You and up to eight willing creatures within range fall unconscious for the spell’s duration and experi­ence visions of another world on the Material Plane, such as Oerth, Toril, Krynn, or Eberron. If the spell reaches its full duration, the visions conclude with each of you encountering and pulling back a mys­terious blue curtain. The spell then ends with you mentally and physically transported to the world that was in the visions.

A sidebar next to the spell reads (p. 106, emphasis mine):

Transit between [different worlds on the Material Plane] is rare but not im­possible and can be accomplished in various ways. […One] method is the Dream of Other Worlds; trav­elers fall into a deep slumber and dream themselves into a new realm. The spell dream of the blue veil em­ploys this method of transit.

My question is, can elves, half-elves, warforged, and/or kalashtar be affected by dream of the blue veil?

My current interpretation of RAW is that the answer is “no” for all four creatures. The sidebar outright states that dream of the blue veil induces “slumber” (thus excluding elves, half-elves, and warforged from being affected) and causes its targets to dream (excluding kalashtar). However, there are a few reasons I might be wrong.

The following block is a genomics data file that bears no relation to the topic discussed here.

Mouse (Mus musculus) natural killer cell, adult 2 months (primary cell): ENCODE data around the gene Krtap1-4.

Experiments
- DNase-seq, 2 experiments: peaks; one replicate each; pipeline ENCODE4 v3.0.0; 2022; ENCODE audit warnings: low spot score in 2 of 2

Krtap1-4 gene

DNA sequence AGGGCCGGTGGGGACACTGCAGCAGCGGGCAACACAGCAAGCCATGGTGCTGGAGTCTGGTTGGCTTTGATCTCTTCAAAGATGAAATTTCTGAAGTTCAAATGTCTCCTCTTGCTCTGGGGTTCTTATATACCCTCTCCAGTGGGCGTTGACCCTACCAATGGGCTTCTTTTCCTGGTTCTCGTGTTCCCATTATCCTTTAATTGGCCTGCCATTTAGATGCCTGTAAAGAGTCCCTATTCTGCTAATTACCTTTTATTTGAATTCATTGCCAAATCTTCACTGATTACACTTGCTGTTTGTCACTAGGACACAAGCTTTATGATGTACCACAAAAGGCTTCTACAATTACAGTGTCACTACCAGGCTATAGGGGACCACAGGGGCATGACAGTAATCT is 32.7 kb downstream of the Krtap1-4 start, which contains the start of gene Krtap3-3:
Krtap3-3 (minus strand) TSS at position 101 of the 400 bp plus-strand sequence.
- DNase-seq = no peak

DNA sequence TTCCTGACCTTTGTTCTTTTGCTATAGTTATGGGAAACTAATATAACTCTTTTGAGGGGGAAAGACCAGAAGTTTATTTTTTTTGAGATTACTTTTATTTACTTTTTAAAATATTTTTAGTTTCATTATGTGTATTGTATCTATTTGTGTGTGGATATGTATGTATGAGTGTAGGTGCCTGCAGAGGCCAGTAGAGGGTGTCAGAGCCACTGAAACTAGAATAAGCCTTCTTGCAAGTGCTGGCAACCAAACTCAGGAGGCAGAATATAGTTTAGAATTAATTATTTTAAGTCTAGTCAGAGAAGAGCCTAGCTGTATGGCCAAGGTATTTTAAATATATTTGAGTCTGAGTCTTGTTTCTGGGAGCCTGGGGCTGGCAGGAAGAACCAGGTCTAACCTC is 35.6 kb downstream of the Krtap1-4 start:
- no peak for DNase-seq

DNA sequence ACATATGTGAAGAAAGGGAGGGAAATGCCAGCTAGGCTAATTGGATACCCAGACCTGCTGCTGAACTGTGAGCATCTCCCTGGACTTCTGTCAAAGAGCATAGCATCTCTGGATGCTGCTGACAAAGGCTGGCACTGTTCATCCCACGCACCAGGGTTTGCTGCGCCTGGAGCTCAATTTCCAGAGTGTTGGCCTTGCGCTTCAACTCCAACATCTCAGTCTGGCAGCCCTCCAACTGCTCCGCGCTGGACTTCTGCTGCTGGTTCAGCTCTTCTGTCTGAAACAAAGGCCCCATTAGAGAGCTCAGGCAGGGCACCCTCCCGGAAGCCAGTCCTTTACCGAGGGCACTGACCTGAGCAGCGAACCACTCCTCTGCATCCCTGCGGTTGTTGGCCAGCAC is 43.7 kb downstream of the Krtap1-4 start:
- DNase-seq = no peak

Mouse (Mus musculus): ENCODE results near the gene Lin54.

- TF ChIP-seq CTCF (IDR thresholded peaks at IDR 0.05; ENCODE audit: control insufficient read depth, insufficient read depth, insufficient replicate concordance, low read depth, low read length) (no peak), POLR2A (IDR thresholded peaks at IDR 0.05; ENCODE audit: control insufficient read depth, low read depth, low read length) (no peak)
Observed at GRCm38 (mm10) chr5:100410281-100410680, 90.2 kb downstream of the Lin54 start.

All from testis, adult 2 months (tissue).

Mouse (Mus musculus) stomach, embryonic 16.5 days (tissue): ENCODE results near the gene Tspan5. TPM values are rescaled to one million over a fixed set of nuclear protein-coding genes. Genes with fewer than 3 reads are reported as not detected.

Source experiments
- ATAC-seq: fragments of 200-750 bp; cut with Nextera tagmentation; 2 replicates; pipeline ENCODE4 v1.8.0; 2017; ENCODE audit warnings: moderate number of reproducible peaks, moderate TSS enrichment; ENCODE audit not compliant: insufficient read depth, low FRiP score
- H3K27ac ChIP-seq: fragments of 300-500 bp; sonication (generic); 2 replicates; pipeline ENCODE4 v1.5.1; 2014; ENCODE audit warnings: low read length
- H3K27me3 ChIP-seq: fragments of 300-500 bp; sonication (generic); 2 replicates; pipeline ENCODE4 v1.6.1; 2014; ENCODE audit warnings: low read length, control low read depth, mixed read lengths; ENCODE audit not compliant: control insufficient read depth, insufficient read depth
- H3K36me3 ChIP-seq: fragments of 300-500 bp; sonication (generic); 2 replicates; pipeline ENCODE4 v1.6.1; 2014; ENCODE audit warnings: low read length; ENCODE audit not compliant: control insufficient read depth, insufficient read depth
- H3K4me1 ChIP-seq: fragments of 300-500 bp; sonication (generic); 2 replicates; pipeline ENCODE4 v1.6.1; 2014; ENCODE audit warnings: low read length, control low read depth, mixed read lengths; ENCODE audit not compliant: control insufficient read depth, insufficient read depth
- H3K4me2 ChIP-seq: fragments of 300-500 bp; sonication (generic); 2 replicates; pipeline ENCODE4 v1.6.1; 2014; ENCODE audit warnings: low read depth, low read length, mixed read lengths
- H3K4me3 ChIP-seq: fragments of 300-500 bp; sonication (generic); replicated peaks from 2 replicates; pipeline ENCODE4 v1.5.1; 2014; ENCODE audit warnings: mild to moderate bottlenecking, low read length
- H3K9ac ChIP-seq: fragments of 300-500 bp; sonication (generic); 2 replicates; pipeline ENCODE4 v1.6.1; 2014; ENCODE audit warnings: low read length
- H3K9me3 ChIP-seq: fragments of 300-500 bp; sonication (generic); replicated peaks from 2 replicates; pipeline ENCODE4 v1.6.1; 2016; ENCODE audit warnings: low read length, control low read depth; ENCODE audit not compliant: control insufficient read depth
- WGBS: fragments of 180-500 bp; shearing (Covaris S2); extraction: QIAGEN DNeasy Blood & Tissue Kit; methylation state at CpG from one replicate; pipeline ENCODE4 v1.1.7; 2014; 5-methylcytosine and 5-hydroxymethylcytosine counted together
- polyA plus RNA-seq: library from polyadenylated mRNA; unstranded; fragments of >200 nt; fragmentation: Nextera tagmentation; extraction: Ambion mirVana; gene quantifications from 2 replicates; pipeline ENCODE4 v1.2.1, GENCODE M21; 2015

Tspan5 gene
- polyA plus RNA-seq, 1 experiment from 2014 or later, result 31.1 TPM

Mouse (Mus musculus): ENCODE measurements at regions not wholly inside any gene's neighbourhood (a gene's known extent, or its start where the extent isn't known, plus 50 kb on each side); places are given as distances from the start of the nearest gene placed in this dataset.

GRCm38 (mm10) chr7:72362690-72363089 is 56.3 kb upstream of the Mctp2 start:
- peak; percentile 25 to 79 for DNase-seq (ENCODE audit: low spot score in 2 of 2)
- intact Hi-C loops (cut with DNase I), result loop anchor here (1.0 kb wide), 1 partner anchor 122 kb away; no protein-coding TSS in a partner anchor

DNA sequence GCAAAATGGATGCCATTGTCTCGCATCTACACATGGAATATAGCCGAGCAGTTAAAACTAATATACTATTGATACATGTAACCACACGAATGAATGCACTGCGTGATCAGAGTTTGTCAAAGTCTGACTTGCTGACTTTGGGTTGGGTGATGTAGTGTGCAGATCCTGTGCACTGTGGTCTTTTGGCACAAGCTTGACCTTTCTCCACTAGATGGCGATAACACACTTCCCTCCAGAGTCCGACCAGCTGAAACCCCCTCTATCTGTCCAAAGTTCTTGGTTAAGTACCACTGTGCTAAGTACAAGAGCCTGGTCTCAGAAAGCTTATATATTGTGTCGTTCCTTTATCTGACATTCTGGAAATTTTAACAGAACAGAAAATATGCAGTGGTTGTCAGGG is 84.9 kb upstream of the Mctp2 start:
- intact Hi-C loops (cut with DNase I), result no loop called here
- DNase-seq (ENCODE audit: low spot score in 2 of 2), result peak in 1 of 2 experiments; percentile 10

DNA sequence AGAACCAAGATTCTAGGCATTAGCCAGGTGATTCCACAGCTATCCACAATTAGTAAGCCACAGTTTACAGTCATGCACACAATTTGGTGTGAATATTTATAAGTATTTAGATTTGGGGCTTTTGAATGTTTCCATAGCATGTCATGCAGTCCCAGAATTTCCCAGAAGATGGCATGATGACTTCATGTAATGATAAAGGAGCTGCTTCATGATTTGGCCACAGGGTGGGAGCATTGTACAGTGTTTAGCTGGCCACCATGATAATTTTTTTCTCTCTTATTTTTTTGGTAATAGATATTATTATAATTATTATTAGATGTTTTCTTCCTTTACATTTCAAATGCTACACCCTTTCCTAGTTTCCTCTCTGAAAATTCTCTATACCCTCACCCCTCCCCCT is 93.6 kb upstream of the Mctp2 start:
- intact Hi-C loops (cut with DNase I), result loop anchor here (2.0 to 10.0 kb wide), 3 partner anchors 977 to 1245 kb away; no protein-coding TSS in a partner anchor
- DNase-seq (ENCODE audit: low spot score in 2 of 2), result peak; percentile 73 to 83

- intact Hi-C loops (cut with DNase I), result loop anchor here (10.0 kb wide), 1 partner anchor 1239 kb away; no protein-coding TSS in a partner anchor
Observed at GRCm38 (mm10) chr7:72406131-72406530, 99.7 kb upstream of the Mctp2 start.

Nowhere in the spell’s actual text do the words “sleep,” “slumber,” or “dream” appear. It refers only to creatures becoming “unconscious” and experiencing “visions.” Contrast this with sleep, which “sends creatures into a magical slumber” and refers to its affected targets as “sleepers” (PHB, p. 276). Contrast also with dream, which “shapes a creature’s dreams,” doesn’t affect a target until it’s “asleep,” and explicitly states that “Creatures that don’t sleep, such as elves, can’t be contacted by this spell” (p. 236).

Commenters in this Reddit thread largely agree that the lack of sleep- and dream-related language in the spell’s text means RAW is that kalashtar can be affected. One commenter points out the similarity to the spell catnap, which can affect elves.